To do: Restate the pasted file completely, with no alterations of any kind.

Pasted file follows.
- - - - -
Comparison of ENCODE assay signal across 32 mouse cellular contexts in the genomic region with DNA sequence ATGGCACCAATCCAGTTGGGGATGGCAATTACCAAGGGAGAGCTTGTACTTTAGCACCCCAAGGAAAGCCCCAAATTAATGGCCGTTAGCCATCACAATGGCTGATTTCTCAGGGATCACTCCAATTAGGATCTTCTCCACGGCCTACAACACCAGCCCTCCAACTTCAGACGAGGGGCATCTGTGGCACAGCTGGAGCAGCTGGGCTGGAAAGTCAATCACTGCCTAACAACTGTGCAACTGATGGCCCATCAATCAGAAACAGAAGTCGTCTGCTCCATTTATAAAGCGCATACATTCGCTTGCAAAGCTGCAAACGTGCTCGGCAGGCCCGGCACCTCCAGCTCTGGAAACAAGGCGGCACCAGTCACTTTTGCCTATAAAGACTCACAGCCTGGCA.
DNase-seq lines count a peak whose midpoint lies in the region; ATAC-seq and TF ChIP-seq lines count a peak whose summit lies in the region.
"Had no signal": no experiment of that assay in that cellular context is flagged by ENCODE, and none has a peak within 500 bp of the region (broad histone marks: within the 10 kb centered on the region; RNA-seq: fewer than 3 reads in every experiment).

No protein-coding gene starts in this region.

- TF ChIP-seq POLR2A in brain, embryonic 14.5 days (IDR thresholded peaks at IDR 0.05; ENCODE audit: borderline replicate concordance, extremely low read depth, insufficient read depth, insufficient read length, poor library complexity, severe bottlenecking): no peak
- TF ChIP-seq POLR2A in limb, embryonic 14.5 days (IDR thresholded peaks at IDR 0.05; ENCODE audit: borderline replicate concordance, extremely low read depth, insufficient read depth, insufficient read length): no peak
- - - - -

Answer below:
Comparison of ENCODE assay signal across 32 mouse cellular contexts in the genomic region with DNA sequence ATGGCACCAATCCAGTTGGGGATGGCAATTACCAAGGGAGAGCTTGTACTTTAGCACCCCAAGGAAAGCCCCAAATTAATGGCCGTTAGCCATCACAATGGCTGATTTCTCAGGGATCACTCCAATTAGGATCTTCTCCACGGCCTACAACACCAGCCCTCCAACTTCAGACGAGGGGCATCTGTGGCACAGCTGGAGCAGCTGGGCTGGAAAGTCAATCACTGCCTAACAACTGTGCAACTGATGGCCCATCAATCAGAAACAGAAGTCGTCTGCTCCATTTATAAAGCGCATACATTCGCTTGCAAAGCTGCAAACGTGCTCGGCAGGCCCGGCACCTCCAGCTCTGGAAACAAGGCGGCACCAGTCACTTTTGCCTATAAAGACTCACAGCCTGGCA.
DNase-seq lines count a peak whose midpoint lies in the region; ATAC-seq and TF ChIP-seq lines count a peak whose summit lies in the region.
"Had no signal": no experiment of that assay in that cellular context is flagged by ENCODE, and none has a peak within 500 bp of the region (broad histone marks: within the 10 kb centered on the region; RNA-seq: fewer than 3 reads in every experiment).

No protein-coding gene starts in this region.

- TF ChIP-seq POLR2A in brain, embryonic 14.5 days (IDR thresholded peaks at IDR 0.05; ENCODE audit: borderline replicate concordance, extremely low read depth, insufficient read depth, insufficient read length, poor library complexity, severe bottlenecking): no peak
- TF ChIP-seq POLR2A in limb, embryonic 14.5 days (IDR thresholded peaks at IDR 0.05; ENCODE audit: borderline replicate concordance, extremely low read depth, insufficient read depth, insufficient read length): no peak